“Our go-forward strategy here includes… reworking our Asia-Pacific footprint to one that primarily supports direct flying between the USA and Asia,” said Vinay Dube, senior vice-president of Asia Pacific at Delta, in August. “Delta remains committed to growing and strengthening Delta’s Asia presence over the long-term.”

The airline attributes the most recent cuts to the recent opening of Tokyo Haneda to 10 daytime flights from the USA. While Delta won two of the five flights available to US carriers, it maintains that this is not enough to support its current service levels at Narita.

This is in contrast to United, which also has a Tokyo Narita hub but has maintained its capacity at the airport despite the opening of Haneda and its own growth in nonstop flights to Asia.

“The demand is still there for our Narita flying,” says Znotins. “We view Haneda as a little bit of an augment and a little bit of a replacement.”

An issue for Delta is its lack of a close partner in Asia. It has a limited equity partnership with China Eastern Airlines that lacks antitrust immunity, and codeshares with a number of carriers including China Southern Airlines and Korean Air.

By contrast, American and United have immunised joint ventures with Japan Airlines and All Nippon Airways, respectively.

“Delta’s drawdowns at Narita undermines its utility as a transpacific airline,” said Henry Harteveldt, a travel industry analyst and founder of the Atmosphere Research Group, in an August interview.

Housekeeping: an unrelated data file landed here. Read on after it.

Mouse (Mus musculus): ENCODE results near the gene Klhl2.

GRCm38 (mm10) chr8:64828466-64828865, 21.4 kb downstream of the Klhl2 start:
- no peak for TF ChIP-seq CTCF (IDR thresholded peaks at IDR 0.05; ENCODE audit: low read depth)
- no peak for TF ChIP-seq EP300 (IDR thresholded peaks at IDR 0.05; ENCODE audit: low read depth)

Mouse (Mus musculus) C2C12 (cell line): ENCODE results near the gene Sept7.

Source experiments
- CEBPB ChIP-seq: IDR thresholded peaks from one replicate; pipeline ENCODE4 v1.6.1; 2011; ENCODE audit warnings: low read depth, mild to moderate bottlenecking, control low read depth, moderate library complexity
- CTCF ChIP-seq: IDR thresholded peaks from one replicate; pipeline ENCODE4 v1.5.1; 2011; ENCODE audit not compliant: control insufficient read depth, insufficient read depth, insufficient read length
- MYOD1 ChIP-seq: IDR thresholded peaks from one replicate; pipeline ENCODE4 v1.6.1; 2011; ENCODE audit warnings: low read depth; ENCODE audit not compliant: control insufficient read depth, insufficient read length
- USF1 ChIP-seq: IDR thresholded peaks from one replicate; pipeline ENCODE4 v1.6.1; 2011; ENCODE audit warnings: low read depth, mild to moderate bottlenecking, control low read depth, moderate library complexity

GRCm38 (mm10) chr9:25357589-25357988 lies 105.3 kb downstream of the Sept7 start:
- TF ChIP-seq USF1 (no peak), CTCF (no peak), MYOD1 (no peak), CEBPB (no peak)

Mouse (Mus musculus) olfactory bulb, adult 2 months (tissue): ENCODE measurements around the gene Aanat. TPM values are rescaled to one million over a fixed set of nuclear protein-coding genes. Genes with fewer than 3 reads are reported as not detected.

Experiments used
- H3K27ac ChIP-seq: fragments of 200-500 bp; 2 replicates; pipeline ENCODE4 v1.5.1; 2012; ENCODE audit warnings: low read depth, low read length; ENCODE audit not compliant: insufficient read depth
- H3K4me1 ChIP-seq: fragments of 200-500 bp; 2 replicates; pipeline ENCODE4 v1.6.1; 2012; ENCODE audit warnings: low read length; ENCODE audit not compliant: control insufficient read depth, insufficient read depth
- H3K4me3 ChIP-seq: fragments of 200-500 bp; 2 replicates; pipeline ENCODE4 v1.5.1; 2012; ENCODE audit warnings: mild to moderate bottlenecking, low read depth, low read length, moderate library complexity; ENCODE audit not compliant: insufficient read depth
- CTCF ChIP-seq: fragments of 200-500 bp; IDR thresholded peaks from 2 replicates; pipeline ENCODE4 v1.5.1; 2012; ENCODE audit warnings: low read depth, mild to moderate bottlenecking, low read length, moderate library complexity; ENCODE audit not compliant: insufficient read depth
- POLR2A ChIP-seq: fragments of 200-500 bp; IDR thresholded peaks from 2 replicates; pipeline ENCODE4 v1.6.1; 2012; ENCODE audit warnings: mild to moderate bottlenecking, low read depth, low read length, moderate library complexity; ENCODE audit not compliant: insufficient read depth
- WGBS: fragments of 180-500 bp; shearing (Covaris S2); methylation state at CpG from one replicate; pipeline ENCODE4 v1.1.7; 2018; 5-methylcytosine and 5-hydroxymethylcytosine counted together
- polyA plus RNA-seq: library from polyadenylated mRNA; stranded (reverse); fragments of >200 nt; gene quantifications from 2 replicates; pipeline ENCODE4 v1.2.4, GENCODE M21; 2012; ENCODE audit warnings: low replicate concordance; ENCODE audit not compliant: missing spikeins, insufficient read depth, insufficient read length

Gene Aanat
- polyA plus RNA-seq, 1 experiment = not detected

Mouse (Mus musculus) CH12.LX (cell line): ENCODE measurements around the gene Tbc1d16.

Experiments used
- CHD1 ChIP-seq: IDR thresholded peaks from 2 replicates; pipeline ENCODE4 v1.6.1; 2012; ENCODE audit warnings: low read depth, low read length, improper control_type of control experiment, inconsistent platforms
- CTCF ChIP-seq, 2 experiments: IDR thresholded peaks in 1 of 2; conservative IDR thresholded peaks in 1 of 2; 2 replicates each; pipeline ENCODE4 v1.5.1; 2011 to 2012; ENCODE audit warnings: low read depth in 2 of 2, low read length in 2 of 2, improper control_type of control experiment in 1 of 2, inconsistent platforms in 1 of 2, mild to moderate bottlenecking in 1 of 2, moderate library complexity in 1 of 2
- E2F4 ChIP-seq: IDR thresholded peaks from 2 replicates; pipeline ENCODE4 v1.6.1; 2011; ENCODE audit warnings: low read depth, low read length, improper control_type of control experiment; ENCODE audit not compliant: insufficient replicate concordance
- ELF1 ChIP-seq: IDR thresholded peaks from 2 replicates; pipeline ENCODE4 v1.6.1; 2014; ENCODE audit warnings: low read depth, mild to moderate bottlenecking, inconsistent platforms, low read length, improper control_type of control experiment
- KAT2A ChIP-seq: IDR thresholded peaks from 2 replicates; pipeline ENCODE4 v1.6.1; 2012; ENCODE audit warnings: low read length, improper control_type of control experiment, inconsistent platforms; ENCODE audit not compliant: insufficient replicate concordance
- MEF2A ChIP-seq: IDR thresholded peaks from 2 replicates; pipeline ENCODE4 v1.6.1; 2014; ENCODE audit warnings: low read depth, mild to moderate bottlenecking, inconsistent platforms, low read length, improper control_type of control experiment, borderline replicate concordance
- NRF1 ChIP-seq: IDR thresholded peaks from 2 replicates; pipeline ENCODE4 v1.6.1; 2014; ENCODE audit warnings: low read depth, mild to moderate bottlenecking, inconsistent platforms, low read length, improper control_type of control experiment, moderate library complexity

Korean Air offers the best potential connecting alternative to Tokyo Narita for Delta, however, as Harteveldt notes it is hampered by poor mileage earning options on Korean that are important to high-yield frequent fliers and a limited codeshare.

Since those comments, Delta has announced it will re-enter the Atlanta-Seoul market in June 2017 after an eight-year hiatus. It will also add 33 destinations in Asia to its codeshare with Korean. It did not disclose any changes to its frequent flier partnership with the airline.

“[This] announcement shows our commitment to enhancing our partnership with Korean,” says a Delta spokesman, who would not comment on whether it would pursue a joint venture with the carrier. “We will continue to look at ways to further integrate our partnership as we move forward.”

The two airlines have had antitrust immunity, which would allow them to form a joint venture, since 2002.

Source: Cirium Dashboard